Financial markets captured all of the attention in yesterday’s ECB meeting, in which there was a change in their forward guidance, signaling the hold in rates “at least through the end of 2019” along with a new round of liquidity measures, in order to keep the credit flowing. Apart from these new measures, the ECB forecast for the GDP growth was revised down for the eurozone. As Dave Lafferty, chief market strategist at Natixis IM, summarised: “If you were waiting for evidence that European monetary policy has turned the corner, you’ll definitely be disappointed… if not surprised.”
Interest rates were remained at their present levels at least through the end of 2019, and in any case for as long as necessary to ensure the continued sustained convergence of inflation to levels that are below, but close to, 2% over the medium term.
Draghi essentially confessed to what everyone already knows – the European economy , after a short bout of strength in late 2017/early 2018 – is decelerating again. As importantly, several years of negative overnight rates and billions in asset purchases have done nothing to push up inflation or inflation expectations.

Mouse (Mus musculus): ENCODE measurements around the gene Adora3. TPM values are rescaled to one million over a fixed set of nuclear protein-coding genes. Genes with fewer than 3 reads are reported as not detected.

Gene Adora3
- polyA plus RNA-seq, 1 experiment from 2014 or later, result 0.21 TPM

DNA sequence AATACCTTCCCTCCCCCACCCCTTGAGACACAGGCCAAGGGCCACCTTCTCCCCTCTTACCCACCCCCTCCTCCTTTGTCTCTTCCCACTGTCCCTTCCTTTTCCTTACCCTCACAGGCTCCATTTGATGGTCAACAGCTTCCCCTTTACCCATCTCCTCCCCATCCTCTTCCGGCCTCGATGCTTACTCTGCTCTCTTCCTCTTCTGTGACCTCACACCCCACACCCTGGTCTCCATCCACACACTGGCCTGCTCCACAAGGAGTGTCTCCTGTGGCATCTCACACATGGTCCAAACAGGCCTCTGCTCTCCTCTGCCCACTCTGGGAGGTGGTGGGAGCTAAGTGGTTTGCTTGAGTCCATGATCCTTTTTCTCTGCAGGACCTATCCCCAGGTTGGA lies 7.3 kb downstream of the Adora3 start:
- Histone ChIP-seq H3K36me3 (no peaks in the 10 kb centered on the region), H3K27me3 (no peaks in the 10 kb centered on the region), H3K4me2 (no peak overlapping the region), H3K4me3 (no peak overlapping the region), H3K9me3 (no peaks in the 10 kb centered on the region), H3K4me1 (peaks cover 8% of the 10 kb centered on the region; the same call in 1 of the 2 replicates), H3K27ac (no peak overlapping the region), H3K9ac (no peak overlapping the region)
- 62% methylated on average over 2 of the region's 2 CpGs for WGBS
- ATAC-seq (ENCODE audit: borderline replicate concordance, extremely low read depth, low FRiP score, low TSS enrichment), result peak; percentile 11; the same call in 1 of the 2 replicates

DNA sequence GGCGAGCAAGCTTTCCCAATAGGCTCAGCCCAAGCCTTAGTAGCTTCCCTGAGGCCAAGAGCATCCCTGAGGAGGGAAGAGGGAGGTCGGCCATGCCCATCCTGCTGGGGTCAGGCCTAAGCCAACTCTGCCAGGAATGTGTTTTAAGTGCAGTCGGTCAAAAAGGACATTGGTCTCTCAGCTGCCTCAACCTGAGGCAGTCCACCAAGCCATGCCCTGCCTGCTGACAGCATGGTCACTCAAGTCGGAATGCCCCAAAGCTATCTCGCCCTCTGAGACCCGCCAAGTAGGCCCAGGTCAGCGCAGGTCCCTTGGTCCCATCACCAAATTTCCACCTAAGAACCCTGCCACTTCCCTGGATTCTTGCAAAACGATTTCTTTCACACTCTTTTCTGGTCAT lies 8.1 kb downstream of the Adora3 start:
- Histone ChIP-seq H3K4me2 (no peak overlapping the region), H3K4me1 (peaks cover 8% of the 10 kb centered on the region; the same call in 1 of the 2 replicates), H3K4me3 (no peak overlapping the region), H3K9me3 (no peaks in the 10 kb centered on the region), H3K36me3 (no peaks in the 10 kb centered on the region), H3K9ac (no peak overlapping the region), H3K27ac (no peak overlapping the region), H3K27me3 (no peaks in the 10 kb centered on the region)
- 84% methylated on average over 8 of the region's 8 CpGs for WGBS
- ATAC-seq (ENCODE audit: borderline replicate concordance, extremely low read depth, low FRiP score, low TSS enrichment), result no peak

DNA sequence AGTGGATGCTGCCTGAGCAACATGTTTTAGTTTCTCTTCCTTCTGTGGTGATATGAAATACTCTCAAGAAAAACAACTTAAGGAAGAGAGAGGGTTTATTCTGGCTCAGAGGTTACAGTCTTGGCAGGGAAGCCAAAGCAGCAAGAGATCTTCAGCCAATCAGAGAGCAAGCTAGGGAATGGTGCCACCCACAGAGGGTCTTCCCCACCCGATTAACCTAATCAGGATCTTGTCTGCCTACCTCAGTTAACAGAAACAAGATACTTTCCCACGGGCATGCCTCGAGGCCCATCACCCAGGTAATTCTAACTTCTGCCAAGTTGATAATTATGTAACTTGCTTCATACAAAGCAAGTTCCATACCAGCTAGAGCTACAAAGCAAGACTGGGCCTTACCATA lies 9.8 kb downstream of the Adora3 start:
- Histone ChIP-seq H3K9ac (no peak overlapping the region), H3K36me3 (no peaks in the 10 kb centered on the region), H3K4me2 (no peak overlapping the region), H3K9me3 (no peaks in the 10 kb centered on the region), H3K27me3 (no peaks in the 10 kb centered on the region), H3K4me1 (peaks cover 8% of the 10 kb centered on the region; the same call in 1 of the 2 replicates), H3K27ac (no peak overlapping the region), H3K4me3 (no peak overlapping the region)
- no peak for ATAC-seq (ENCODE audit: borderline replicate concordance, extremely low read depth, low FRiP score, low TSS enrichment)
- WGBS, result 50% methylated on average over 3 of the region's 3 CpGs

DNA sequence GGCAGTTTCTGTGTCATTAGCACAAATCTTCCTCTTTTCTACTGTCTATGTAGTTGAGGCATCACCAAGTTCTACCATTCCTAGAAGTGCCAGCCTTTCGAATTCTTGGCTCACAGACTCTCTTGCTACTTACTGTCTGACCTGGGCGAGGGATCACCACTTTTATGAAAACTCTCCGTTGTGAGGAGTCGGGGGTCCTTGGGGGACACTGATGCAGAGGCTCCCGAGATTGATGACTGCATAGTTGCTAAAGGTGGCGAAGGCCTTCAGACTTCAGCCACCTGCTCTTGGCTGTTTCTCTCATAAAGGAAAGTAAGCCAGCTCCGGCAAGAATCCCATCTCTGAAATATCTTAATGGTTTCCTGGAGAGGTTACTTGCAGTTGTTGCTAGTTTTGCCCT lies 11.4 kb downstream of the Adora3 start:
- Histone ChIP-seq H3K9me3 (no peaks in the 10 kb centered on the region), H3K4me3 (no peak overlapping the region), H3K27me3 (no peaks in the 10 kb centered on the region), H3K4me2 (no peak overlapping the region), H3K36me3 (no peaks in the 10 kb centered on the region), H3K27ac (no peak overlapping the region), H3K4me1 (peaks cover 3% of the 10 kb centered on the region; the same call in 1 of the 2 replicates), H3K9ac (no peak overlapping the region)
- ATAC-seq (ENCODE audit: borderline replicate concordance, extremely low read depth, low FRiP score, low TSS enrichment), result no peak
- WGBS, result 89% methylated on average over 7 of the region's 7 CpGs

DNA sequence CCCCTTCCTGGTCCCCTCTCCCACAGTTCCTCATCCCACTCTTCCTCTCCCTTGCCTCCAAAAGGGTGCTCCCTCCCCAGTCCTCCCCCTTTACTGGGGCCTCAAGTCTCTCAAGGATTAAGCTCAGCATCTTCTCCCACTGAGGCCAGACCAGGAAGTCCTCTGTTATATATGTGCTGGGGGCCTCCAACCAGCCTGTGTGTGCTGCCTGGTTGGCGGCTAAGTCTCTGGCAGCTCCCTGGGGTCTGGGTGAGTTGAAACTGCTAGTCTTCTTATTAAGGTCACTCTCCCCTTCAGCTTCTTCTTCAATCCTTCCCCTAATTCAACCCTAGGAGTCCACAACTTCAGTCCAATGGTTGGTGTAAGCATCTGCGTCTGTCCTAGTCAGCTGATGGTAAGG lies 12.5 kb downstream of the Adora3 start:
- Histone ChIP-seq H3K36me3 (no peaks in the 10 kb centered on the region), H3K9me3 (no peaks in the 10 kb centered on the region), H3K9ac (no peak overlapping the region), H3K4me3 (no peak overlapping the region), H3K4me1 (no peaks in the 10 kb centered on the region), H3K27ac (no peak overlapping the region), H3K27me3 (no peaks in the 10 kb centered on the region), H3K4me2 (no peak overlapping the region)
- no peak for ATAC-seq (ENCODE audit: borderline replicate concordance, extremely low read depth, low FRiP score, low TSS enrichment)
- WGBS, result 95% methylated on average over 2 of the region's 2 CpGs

Historically, central bank projections typically evolve slowly in 0.1 or 0.2 percentage point changes. While a reduction in the growth estimate was expected, the outsized downgrade from 1.7% to 1.1% for this year was eye-opening.
In response, Draghi announced several policy changes punctuated by a new set of TLTROs starting in September 2019 and ending in March 2021, each with a maturity of two years. The TLTROs were expected given the impending roll-off of loans next year where discontinuing the program would have been tantamount to tightening. Kudos to the council for dressing up these measures, but investors know it just the same old medicine in a new bottle.
For Dave Lafferty, new TLTROs “may be the best the ECB can offer given that further reducing overnight rates below 0% taxes banks who are already struggling.” Meanwhile, additional asset purchases are limited as there are no more high quality bonds to buy.
The great victim of the previous situation was the European banking as uncertainties about the future of its margin of interest became stronger as well as the skepticism on its future profitability. For example, in Spain, financial entities declined significantly, with Sabadell losing -7.25%. In fact, the bad performance of the banking sector was key to explain the negative close of the Ibex-35 (-0.5%).
The euro fell to 1.12 USD/EUR level and 10 years German Buund yiled declined below 0.10% to its lowest level since October 2016. , a natural response to accommodative tinkering. “A more cynical explanation of euro depreciation is that investors realize that growth may be ‘lower for longer,” says Lafferty.
Draghi is discovering that extraordinary policy initiatives may stave off depression, but they have shown little ability to create and sustain an economic expansion. It is the very picture of ‘pushing on a string,” concludes the expert at Natixis.